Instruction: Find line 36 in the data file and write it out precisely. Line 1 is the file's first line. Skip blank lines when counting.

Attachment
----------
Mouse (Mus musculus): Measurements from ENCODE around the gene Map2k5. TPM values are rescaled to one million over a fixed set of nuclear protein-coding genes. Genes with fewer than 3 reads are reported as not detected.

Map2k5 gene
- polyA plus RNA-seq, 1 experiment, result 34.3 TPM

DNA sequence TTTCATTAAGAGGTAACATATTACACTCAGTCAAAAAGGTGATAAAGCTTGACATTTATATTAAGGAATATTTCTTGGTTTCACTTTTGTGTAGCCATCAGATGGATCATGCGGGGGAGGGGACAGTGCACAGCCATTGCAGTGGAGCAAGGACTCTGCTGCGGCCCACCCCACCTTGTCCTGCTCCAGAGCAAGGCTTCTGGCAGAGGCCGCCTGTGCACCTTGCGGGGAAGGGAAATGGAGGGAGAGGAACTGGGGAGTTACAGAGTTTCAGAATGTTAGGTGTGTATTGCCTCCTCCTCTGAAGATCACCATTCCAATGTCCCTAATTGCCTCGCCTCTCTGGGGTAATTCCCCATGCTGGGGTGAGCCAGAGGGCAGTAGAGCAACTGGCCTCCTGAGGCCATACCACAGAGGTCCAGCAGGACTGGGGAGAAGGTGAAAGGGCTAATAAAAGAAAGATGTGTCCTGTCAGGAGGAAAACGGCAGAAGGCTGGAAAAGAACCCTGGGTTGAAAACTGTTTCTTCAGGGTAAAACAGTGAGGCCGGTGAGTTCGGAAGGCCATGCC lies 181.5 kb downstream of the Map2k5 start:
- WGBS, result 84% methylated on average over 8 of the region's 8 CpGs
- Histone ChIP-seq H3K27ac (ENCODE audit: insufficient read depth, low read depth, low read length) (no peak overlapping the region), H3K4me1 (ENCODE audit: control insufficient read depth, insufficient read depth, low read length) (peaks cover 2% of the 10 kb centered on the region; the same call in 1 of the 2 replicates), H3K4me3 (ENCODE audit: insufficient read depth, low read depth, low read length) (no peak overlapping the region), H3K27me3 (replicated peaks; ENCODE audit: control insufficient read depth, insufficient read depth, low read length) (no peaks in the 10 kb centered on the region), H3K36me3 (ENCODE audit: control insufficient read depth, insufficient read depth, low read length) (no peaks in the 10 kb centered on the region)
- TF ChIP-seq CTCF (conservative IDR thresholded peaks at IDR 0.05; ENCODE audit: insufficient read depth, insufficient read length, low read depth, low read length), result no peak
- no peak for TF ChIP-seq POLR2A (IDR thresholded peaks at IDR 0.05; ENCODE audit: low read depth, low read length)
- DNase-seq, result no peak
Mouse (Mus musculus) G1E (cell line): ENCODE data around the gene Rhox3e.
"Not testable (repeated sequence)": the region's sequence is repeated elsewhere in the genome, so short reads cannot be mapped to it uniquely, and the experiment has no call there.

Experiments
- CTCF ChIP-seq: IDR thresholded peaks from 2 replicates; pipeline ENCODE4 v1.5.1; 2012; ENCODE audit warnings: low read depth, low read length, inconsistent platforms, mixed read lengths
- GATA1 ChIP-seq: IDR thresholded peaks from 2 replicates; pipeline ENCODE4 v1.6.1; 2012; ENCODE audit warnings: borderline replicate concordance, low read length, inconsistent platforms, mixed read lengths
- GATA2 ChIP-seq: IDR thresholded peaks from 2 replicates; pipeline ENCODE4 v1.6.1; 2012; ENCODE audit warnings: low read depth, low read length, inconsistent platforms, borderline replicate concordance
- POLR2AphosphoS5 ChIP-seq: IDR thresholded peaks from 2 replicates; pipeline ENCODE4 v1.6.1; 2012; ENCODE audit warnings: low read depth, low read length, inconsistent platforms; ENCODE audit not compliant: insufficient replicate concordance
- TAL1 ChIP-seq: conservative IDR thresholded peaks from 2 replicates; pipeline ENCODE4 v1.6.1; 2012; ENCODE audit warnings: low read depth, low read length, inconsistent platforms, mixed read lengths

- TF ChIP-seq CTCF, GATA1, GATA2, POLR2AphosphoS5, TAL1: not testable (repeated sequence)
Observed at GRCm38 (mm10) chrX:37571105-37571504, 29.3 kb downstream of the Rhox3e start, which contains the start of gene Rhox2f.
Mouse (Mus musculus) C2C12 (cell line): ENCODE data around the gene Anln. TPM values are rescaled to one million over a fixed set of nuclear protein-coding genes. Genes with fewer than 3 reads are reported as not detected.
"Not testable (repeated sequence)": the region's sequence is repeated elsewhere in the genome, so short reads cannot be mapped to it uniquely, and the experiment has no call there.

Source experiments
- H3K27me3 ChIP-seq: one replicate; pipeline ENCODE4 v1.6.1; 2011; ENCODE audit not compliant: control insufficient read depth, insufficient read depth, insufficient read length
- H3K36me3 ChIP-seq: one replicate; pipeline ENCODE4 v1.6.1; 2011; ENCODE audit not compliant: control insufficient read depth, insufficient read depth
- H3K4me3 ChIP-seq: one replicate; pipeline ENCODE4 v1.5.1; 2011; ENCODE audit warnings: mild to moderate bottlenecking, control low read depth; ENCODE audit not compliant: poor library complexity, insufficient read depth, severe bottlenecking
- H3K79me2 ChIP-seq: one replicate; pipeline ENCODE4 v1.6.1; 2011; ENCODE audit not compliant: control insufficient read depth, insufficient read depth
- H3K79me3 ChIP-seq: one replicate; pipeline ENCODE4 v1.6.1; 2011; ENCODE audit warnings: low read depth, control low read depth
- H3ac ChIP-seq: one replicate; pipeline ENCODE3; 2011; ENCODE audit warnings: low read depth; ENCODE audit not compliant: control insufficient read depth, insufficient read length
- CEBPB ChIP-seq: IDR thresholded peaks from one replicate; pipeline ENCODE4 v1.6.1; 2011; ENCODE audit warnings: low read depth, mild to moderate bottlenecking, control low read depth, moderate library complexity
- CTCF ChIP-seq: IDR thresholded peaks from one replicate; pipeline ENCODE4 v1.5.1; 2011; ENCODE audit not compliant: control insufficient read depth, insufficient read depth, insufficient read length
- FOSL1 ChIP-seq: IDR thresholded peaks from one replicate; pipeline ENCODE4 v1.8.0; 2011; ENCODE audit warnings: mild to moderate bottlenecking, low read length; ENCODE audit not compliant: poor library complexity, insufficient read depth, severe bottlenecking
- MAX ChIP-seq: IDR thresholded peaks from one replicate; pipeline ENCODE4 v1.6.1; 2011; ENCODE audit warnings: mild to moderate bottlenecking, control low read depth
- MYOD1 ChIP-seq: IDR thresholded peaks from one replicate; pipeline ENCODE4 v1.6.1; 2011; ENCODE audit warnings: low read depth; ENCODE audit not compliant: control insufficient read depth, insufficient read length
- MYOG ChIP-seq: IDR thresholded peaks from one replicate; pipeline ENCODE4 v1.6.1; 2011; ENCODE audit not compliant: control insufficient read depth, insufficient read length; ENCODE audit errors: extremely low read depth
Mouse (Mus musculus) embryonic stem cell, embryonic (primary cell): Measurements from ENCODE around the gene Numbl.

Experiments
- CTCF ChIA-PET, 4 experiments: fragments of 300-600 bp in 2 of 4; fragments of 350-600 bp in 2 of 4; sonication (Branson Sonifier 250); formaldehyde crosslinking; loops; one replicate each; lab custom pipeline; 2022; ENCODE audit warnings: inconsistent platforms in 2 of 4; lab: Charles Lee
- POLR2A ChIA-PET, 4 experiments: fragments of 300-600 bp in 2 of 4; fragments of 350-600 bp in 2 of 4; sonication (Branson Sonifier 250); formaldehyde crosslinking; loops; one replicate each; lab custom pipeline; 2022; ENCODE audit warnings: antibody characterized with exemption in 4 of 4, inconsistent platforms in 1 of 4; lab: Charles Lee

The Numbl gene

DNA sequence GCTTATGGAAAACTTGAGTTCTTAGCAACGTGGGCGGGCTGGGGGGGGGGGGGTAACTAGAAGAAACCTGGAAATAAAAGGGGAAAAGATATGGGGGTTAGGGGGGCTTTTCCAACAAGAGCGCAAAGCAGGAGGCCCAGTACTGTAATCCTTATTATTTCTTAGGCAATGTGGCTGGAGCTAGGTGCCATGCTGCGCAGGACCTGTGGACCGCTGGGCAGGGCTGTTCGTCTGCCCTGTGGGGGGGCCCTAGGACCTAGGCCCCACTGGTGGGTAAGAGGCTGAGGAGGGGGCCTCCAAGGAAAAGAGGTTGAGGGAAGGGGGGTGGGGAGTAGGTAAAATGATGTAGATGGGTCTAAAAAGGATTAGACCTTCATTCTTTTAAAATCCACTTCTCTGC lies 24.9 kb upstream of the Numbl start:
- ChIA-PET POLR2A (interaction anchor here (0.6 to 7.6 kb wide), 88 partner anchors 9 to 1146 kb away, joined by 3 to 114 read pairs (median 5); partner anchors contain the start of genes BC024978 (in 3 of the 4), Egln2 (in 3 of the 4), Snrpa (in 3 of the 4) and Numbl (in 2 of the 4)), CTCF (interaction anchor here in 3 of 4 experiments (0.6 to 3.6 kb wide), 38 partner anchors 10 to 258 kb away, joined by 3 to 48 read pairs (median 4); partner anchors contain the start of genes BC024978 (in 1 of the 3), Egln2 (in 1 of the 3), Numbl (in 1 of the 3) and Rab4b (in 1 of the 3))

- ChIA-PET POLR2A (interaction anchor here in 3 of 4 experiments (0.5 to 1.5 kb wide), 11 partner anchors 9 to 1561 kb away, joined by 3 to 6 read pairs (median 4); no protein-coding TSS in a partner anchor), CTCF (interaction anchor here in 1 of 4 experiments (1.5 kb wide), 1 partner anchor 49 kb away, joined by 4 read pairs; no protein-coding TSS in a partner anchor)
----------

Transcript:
Experiments